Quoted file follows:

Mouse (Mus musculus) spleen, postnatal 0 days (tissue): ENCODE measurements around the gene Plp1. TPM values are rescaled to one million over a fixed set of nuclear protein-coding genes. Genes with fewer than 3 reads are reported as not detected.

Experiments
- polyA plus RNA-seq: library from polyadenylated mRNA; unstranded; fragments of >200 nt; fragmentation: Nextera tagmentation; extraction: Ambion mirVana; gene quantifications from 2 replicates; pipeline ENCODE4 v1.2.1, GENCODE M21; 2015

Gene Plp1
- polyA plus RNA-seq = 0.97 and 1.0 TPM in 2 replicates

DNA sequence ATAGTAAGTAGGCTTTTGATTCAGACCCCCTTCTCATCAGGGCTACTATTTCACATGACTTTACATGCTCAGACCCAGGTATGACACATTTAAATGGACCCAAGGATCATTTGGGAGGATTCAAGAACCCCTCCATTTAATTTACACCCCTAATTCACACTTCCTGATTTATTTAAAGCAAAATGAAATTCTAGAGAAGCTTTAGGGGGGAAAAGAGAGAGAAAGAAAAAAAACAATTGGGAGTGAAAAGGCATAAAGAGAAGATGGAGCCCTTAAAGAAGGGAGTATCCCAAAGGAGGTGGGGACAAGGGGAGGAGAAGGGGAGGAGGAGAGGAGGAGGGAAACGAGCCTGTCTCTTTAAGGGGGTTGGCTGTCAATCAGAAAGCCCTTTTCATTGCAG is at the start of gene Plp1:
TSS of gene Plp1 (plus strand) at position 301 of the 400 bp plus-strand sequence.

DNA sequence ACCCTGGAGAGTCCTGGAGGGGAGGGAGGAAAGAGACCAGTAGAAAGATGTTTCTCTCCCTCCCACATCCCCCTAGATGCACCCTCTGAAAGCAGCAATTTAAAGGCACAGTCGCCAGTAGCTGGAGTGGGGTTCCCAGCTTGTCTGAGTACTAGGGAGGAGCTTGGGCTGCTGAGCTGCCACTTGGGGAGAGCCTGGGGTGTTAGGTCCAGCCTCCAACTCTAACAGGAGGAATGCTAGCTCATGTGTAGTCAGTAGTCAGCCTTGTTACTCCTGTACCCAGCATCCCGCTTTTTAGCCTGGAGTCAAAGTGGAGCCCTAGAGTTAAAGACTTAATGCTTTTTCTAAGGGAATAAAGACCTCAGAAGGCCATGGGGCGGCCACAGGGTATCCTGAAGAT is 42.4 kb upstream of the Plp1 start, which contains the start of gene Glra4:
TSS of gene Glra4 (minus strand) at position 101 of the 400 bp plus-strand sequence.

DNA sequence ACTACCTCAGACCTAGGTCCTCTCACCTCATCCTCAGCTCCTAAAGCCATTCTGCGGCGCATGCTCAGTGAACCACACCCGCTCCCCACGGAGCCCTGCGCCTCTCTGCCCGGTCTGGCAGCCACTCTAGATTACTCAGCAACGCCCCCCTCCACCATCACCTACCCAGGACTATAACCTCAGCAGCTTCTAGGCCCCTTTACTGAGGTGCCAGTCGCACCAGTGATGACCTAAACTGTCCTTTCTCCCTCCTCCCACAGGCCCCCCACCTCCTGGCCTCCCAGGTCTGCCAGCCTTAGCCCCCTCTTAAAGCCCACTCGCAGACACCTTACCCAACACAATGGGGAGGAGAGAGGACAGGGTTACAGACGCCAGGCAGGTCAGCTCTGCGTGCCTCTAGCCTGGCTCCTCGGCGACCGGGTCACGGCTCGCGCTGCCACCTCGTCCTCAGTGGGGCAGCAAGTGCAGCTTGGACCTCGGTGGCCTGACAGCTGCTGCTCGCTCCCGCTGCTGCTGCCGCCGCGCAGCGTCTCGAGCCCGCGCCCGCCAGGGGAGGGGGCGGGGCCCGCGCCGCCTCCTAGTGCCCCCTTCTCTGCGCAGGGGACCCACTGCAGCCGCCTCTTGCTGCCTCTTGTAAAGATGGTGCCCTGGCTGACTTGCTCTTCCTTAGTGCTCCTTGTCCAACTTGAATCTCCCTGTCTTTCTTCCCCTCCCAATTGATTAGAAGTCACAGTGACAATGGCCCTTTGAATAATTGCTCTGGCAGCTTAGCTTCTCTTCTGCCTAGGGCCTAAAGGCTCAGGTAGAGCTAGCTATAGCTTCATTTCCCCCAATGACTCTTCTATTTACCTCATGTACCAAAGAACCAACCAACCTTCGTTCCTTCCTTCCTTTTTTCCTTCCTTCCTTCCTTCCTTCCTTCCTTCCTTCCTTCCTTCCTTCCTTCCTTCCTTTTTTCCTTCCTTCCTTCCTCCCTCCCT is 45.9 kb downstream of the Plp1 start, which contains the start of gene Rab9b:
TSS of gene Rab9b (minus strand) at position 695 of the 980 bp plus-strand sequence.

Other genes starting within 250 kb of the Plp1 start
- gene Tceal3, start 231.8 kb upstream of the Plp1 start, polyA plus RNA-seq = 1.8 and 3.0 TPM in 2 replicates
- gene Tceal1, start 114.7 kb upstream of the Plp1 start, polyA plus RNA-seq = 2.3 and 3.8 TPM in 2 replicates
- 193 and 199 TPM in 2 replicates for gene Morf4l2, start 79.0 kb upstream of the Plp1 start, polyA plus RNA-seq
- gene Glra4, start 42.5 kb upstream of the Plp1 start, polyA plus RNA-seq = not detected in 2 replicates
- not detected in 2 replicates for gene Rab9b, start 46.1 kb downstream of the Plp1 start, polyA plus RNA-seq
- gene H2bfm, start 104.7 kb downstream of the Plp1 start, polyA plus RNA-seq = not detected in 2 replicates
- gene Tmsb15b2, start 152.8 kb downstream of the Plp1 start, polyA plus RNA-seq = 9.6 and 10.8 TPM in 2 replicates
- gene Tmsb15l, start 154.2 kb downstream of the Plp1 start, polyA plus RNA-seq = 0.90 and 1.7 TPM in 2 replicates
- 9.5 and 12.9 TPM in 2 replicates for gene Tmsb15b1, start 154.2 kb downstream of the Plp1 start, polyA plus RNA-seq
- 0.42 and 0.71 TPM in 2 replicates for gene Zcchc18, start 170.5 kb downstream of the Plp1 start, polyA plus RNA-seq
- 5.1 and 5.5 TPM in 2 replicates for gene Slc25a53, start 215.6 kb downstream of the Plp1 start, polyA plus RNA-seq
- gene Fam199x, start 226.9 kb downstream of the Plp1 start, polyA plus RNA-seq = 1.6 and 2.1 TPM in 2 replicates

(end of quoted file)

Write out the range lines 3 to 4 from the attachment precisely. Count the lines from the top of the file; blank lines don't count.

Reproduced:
- polyA plus RNA-seq: library from polyadenylated mRNA; unstranded; fragments of >200 nt; fragmentation: Nextera tagmentation; extraction: Ambion mirVana; gene quantifications from 2 replicates; pipeline ENCODE4 v1.2.1, GENCODE M21; 2015

Gene Plp1